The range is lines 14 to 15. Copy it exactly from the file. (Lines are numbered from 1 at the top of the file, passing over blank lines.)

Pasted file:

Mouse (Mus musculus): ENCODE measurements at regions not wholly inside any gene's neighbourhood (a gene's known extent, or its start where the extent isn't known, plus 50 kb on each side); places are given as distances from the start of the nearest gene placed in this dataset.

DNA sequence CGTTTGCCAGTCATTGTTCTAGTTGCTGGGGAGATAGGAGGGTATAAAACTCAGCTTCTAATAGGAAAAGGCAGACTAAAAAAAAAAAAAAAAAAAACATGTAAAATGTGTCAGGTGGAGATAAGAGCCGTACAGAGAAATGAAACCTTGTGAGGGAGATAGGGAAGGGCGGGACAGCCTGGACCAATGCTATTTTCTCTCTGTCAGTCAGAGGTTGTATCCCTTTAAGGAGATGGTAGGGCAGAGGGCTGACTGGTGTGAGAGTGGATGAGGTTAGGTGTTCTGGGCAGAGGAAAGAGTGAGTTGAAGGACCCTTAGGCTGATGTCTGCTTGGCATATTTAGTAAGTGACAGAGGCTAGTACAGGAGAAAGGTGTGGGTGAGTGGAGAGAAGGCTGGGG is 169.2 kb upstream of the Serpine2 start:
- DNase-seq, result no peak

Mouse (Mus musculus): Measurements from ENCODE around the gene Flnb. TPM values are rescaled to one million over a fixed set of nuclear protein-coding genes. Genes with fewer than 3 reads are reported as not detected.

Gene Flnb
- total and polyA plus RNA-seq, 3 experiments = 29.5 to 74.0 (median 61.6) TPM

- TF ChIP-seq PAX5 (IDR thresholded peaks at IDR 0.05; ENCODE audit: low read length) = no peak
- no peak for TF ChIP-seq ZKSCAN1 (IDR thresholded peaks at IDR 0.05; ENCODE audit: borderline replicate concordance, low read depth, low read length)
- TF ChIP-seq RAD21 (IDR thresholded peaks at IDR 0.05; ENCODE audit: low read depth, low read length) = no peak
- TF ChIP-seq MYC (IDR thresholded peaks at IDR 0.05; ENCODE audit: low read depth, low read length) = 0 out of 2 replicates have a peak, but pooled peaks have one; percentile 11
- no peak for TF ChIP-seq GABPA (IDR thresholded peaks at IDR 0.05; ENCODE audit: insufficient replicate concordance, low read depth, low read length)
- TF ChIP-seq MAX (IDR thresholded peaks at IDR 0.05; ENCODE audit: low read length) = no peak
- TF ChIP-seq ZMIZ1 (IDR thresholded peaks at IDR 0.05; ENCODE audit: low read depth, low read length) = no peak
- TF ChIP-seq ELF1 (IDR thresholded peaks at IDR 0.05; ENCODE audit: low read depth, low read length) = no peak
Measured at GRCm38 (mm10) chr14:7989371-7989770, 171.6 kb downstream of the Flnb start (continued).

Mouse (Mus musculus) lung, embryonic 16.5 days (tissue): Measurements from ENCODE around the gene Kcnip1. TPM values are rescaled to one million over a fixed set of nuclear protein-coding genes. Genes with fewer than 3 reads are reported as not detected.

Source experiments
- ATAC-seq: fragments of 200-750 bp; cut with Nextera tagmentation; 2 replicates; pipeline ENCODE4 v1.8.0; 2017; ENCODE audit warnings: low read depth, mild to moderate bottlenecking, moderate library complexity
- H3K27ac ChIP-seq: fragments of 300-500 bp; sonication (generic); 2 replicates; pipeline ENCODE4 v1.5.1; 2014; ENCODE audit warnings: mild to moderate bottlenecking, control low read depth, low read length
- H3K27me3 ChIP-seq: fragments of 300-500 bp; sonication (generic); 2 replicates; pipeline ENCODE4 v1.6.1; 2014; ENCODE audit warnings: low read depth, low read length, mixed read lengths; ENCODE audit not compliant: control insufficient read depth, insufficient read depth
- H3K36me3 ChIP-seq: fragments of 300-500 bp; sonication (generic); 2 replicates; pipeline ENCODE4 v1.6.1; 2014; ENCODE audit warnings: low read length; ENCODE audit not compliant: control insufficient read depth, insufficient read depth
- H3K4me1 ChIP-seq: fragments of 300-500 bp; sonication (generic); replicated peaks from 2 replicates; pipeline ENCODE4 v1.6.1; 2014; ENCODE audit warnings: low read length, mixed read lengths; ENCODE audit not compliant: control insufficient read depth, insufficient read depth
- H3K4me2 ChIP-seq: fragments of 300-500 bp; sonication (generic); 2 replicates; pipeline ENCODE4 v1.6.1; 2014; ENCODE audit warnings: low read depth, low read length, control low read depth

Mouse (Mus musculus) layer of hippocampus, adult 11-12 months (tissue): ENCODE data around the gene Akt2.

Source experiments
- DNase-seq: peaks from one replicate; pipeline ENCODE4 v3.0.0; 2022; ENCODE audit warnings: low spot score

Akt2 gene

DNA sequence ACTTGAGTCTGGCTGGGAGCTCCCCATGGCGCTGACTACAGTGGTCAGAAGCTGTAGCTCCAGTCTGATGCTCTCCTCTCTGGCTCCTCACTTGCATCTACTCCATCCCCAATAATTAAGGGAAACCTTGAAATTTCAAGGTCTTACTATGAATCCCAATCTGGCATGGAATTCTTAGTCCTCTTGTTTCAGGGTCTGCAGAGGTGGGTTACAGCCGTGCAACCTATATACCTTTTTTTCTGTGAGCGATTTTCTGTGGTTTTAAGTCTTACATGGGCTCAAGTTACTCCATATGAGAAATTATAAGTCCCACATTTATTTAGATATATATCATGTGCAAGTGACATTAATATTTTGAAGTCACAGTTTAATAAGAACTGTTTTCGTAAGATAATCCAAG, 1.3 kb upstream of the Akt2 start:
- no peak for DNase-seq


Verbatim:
- TF ChIP-seq ELF1 (IDR thresholded peaks at IDR 0.05; ENCODE audit: low read depth, low read length) = no peak
Measured at GRCm38 (mm10) chr14:7989371-7989770, 171.6 kb downstream of the Flnb start (continued).